Is Stephen Curry Overrated?Posted by nvr1983 on January 4th, 2009
Since his 40 point explosion in Davidson’s first round victory over Gonzaga last March, college basketball fans have been bombarded with the Stephen Curry lovefest that has been spearheaded by Dick Vitale and ESPN. The WWL and other hoops aficionados loves to point out that Curry was ignored by every major school including Virginia Tech, the alma mater of his father NBA All-Star Dell Curry. Like every other basketball fan we love the way Stephen plays and his sweet stroke from the perimeter that has been augmented by a surprising ability to get to the hoop and finish. Since last March, it has been hard to find anybody that would be critical of the baby-faced assassin from Davidson, but here at Rush the Court we like to let our minds not our hearts analyze the situation.
Like many NBA scouts, I have had my reservations about anointing Stephen the next great NBA player much to the chagrin of some Davidson fans. However, I continued to marvel (see my post minutes after Davidson knocked Gonzaga out of the NCAA tournament in the first round last year) at his ability to put up numbers despite the best efforts of the opposition (with the exception of the antics of Jimmy Patsos). After watching his performance against Purdue (5/26 FG), his third sub-par game this year against quality (BCS-level) competition, I started to wonder if all those BCS conference coaches and NBA scouts may have been on to something. So I started to crunch the numbers, which led to some very surprising results.
To break down Curry’s career, I divided up his 82 career games into 4 major categories (overall, BCS + Gonzaga, Non-BCS, and Southern Conference) both year-by-year and his career. Even though Gonzaga technically isn’t a BCS team, I think we can agree that they have been a national power for the past decade and would reasonably be considered a BCS-level team (ignoring the past 2 weeks).
Although Curry is still able to get his against quality competition (25.7 PPG in BCS + Gonzaga compared to 24.2 PPG versus all other teams), he becomes significantly less efficient in doing so. His field goal percentage drops from 49.1% against non-BCS competition to 40.4% against BCS-level competition. The numbers become even more interesting when you look at Stephen’s numbers year-by-year against BCS-level competition.
While Stephen has been able to continue to increase his scoring against BCS-level teams each year, his field goal percentage has dropped precipitously this year. This could merely be the result of a couple of off-shooting nights (even MJ had his bad games), but it is more likely related to the increased load being placed on Curry as the team’s new point guard with the departure of Jason Richards, who led the nation in assists per game last year. However, despite having Richards shouldering the ball-handling load last year Curry’s shooting percentage was significantly lower in BCS games than it was in his games against non-BCS games.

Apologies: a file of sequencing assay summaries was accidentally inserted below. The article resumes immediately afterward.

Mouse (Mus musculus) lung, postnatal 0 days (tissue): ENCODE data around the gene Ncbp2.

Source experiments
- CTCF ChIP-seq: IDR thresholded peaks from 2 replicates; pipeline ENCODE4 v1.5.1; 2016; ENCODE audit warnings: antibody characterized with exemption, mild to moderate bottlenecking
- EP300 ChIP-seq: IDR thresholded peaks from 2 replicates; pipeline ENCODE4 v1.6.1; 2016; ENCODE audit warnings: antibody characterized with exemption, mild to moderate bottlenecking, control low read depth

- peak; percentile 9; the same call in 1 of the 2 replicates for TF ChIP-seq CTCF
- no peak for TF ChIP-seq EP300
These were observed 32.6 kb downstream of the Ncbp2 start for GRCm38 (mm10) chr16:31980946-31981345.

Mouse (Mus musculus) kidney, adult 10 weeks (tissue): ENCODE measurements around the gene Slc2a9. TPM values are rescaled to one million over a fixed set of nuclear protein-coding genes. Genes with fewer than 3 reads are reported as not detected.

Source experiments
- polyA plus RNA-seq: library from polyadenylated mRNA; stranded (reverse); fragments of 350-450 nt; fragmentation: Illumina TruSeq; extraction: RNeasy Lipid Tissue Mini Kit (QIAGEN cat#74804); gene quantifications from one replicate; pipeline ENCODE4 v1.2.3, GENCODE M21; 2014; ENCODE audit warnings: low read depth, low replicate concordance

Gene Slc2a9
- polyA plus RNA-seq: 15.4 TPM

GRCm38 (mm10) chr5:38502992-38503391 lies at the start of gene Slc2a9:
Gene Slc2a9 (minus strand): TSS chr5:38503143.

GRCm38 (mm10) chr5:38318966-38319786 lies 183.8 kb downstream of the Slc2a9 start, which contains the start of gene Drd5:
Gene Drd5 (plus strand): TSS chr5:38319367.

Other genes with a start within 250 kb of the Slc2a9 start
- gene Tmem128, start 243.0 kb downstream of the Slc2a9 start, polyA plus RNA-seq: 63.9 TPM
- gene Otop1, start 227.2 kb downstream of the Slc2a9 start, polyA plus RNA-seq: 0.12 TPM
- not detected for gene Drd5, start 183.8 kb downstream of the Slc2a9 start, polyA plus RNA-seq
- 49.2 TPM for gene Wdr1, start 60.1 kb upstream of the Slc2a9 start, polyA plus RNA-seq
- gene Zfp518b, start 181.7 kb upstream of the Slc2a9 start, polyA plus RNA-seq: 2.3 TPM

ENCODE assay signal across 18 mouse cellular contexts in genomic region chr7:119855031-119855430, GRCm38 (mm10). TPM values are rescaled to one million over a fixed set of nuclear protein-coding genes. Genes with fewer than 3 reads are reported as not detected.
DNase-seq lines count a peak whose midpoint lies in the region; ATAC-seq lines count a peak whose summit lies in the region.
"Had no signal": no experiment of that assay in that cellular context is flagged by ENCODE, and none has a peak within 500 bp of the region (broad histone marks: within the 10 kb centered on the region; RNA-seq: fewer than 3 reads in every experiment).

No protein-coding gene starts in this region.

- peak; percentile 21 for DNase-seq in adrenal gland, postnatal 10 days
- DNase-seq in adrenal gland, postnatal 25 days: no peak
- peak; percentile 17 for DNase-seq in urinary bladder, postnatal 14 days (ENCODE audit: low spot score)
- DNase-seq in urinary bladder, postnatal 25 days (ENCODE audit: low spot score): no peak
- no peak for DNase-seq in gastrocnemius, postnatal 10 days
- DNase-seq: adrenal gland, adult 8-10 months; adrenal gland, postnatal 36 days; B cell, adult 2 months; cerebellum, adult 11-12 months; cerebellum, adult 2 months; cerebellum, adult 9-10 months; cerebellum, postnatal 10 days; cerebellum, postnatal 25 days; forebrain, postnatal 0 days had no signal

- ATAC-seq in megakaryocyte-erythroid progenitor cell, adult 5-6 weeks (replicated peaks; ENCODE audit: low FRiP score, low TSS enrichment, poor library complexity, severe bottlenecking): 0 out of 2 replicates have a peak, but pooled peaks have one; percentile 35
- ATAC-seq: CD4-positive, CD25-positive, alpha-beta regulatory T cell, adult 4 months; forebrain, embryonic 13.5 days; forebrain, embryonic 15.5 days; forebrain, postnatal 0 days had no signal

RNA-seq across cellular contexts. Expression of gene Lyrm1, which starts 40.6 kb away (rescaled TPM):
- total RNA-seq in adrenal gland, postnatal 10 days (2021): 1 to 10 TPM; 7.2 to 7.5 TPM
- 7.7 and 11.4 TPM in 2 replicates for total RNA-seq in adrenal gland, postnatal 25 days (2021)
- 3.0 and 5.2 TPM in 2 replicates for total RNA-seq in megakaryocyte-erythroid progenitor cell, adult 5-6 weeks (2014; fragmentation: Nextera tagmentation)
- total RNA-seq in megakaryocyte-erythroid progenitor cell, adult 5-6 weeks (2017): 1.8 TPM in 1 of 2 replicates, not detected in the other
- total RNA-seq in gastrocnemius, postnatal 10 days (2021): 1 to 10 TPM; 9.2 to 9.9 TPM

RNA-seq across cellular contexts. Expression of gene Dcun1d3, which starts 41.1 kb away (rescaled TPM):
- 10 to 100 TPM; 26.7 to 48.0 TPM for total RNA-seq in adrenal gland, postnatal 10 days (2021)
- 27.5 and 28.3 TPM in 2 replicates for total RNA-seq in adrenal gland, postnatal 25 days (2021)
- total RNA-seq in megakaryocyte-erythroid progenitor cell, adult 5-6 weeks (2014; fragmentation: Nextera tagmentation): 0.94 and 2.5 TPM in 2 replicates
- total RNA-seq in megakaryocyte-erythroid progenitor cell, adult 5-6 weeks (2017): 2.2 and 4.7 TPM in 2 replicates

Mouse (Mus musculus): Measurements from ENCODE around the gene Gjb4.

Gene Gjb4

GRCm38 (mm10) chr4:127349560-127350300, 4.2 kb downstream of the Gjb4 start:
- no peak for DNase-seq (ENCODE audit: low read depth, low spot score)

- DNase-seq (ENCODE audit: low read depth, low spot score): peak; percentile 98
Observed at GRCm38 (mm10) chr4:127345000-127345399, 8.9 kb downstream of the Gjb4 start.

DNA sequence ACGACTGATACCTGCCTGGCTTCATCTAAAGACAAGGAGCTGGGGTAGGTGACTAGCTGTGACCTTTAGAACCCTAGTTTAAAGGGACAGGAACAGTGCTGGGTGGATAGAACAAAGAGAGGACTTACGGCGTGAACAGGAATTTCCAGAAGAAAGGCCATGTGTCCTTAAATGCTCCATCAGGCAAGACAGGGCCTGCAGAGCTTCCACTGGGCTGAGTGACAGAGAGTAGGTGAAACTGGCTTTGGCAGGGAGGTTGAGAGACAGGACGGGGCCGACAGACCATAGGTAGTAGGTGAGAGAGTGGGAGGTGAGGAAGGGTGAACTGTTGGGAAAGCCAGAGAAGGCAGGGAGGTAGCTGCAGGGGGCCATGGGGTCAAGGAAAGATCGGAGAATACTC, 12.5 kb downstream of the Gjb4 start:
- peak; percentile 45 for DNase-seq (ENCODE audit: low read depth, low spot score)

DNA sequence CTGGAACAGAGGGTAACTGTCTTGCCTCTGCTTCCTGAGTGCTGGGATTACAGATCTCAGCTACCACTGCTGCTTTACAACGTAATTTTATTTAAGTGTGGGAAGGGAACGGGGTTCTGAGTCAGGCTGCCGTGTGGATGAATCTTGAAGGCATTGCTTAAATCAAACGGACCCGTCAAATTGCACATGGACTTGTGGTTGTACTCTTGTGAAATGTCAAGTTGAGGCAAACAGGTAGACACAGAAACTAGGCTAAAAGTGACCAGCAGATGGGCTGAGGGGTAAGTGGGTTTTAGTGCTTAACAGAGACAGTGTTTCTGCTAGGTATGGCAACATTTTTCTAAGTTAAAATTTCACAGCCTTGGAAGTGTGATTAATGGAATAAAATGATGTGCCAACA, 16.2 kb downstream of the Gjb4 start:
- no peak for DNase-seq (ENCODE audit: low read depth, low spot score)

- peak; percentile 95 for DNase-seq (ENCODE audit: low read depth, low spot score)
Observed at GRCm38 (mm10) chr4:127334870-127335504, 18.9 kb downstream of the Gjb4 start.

What does all this mean? Aside from the obvious, that BCS teams are better than non-BCS teams, it raises the interesting (and controversial) argument that Stephen Curry may not be good as the hype suggests. He is certainly capable of putting up big numbers, but so were many other great college players who never were able to translate their game to the NBA.
While this certainly doesn’t mean that the big-time programs were right to pass over Curry (most teams could use a guy putting up those numbers), it does raise some questions as to just how good he actually is. Although blogs like to attack ESPN and other media outlets for endlessly hyping the Dukes and UNCs of the world, we might want to ask another question: are they giving too much credit to Curry and Davidson? He makes for a great story with his lineage and boyish looks then being passed over by every major program before ending up at a small school that strung together a nice run last March.
I hope that Stephen goes on to have a more prolific NBA career than J.J. Redick has to this point, but it is hard to see a statistical difference between the two when you compare Redick’s senior year to Curry’s junior year. [I felt comparing these two season was the most appropriate since NBA scouts had major reservations about J.J. until his senior season when he was the best player in the country–with a nod to Mr. Morrison–when they began to only have moderate reservations about him] In college, Redick was a phenomenal shooter, who never even bothered to look for the 3-point line as he routinely jacked up 25-footers while still shooting a ridiculous 42% from beyond the arc. By his senior year, he had even developed a drive to the hoop. While it wasn’t something that other teams feared it at least kept them honest, which is right around where Curry’s ability to drive is at this point. However, none of that helped Redick when he faced LSU’s Garrett Temple, whose athleticism and length frustrated J.J. into a 3-for-18 performance in his final college game. The question is whether Curry is any more developed and capable at this point than Redick was. Looking at the numbers and Curry’s big-game performances this year, I would have a tough time saying that Curry is even playing at the level J.J. did that year.
Like many other basketball fans, I would love to see Stephen prove me wrong during the rest of 2009, which would potentially set me up to earn a spot on the 2009 list of “Top 10 Erroneous Columns”. Honestly, I think it’s more likely that we’ll see Nolan Smith harass him into another 7-for-25 game at Cameron on Wednesday night.